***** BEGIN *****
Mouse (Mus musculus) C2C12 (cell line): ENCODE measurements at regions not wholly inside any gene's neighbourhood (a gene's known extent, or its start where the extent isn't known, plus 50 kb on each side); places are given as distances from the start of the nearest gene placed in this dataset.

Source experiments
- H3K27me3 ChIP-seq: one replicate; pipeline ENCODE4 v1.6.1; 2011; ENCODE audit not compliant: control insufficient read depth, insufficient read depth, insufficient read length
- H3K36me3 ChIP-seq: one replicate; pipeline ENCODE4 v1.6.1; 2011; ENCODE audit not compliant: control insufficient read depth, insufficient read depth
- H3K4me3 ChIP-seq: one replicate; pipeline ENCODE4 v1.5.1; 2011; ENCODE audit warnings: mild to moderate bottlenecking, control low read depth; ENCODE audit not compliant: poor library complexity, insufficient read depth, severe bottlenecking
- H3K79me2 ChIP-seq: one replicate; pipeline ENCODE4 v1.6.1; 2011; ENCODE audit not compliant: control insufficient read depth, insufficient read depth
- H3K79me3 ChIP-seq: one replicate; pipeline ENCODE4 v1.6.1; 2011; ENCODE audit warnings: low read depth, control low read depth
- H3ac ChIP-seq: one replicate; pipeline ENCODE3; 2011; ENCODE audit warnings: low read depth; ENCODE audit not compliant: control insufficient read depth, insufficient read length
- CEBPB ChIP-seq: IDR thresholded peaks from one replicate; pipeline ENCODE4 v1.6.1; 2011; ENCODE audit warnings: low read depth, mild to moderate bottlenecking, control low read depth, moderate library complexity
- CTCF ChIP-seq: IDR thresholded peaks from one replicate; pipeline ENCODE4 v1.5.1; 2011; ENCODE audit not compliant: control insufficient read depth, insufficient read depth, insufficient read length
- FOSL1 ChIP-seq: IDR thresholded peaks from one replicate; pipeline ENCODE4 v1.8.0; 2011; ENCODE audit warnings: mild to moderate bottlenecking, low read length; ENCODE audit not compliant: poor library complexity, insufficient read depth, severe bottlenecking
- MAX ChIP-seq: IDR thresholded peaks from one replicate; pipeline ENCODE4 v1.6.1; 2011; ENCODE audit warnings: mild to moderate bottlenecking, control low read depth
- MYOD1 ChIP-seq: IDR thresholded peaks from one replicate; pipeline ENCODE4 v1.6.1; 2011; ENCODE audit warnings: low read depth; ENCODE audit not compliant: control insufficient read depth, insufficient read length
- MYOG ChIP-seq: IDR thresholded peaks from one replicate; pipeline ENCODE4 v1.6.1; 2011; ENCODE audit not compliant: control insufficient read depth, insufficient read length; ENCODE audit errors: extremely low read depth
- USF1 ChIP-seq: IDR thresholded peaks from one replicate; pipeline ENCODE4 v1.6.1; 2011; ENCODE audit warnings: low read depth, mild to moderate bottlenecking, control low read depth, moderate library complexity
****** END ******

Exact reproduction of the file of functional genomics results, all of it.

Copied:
Mouse (Mus musculus) C2C12 (cell line): ENCODE measurements at regions not wholly inside any gene's neighbourhood (a gene's known extent, or its start where the extent isn't known, plus 50 kb on each side); places are given as distances from the start of the nearest gene placed in this dataset.

Source experiments
- H3K27me3 ChIP-seq: one replicate; pipeline ENCODE4 v1.6.1; 2011; ENCODE audit not compliant: control insufficient read depth, insufficient read depth, insufficient read length
- H3K36me3 ChIP-seq: one replicate; pipeline ENCODE4 v1.6.1; 2011; ENCODE audit not compliant: control insufficient read depth, insufficient read depth
- H3K4me3 ChIP-seq: one replicate; pipeline ENCODE4 v1.5.1; 2011; ENCODE audit warnings: mild to moderate bottlenecking, control low read depth; ENCODE audit not compliant: poor library complexity, insufficient read depth, severe bottlenecking
- H3K79me2 ChIP-seq: one replicate; pipeline ENCODE4 v1.6.1; 2011; ENCODE audit not compliant: control insufficient read depth, insufficient read depth
- H3K79me3 ChIP-seq: one replicate; pipeline ENCODE4 v1.6.1; 2011; ENCODE audit warnings: low read depth, control low read depth
- H3ac ChIP-seq: one replicate; pipeline ENCODE3; 2011; ENCODE audit warnings: low read depth; ENCODE audit not compliant: control insufficient read depth, insufficient read length
- CEBPB ChIP-seq: IDR thresholded peaks from one replicate; pipeline ENCODE4 v1.6.1; 2011; ENCODE audit warnings: low read depth, mild to moderate bottlenecking, control low read depth, moderate library complexity
- CTCF ChIP-seq: IDR thresholded peaks from one replicate; pipeline ENCODE4 v1.5.1; 2011; ENCODE audit not compliant: control insufficient read depth, insufficient read depth, insufficient read length
- FOSL1 ChIP-seq: IDR thresholded peaks from one replicate; pipeline ENCODE4 v1.8.0; 2011; ENCODE audit warnings: mild to moderate bottlenecking, low read length; ENCODE audit not compliant: poor library complexity, insufficient read depth, severe bottlenecking
- MAX ChIP-seq: IDR thresholded peaks from one replicate; pipeline ENCODE4 v1.6.1; 2011; ENCODE audit warnings: mild to moderate bottlenecking, control low read depth
- MYOD1 ChIP-seq: IDR thresholded peaks from one replicate; pipeline ENCODE4 v1.6.1; 2011; ENCODE audit warnings: low read depth; ENCODE audit not compliant: control insufficient read depth, insufficient read length
- MYOG ChIP-seq: IDR thresholded peaks from one replicate; pipeline ENCODE4 v1.6.1; 2011; ENCODE audit not compliant: control insufficient read depth, insufficient read length; ENCODE audit errors: extremely low read depth
- USF1 ChIP-seq: IDR thresholded peaks from one replicate; pipeline ENCODE4 v1.6.1; 2011; ENCODE audit warnings: low read depth, mild to moderate bottlenecking, control low read depth, moderate library complexity